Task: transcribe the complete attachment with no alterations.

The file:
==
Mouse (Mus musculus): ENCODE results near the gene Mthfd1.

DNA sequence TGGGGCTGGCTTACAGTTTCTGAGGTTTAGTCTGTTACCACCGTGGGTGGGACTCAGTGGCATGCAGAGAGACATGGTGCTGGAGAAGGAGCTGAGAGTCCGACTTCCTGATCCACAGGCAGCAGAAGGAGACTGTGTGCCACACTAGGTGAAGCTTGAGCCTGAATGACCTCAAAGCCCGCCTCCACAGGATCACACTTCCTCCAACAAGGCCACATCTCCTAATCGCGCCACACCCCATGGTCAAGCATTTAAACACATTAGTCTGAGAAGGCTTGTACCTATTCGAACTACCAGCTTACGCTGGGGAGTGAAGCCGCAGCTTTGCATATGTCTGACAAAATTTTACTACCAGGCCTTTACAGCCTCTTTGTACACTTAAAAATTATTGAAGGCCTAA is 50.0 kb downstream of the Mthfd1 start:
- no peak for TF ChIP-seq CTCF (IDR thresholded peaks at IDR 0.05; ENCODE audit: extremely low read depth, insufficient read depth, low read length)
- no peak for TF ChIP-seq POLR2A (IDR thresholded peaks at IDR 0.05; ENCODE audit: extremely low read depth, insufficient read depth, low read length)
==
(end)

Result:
Mouse (Mus musculus): ENCODE results near the gene Mthfd1.

DNA sequence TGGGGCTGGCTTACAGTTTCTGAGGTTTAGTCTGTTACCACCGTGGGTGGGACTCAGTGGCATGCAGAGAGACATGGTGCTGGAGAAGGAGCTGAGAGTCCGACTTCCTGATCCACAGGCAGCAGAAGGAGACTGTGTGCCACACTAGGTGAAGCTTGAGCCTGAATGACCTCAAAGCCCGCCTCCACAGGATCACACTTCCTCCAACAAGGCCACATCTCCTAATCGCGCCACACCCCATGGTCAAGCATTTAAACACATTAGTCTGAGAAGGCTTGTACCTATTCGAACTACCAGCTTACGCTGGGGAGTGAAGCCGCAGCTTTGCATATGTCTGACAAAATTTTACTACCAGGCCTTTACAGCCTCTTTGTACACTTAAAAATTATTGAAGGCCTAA is 50.0 kb downstream of the Mthfd1 start:
- no peak for TF ChIP-seq CTCF (IDR thresholded peaks at IDR 0.05; ENCODE audit: extremely low read depth, insufficient read depth, low read length)
- no peak for TF ChIP-seq POLR2A (IDR thresholded peaks at IDR 0.05; ENCODE audit: extremely low read depth, insufficient read depth, low read length)